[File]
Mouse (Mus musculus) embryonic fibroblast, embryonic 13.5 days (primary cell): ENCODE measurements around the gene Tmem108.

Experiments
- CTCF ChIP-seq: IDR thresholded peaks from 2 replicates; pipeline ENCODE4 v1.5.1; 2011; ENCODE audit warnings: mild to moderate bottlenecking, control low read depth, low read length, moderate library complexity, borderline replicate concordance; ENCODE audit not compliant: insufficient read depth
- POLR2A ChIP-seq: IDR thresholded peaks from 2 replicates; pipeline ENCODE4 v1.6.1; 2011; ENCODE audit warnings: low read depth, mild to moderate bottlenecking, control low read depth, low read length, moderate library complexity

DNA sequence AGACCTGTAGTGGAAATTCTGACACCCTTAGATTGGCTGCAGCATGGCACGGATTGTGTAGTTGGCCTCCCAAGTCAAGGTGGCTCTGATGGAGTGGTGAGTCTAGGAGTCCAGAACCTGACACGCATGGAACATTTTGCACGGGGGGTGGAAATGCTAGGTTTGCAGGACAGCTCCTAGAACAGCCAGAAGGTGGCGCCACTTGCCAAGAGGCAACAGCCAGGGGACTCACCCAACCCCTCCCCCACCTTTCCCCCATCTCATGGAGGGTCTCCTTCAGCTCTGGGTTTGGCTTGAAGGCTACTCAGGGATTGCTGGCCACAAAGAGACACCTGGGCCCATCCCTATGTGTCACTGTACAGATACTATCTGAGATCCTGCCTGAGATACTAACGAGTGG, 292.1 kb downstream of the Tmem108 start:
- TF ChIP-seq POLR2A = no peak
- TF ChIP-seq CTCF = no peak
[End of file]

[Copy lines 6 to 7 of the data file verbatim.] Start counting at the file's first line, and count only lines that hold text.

- TF ChIP-seq POLR2A = no peak
- TF ChIP-seq CTCF = no peak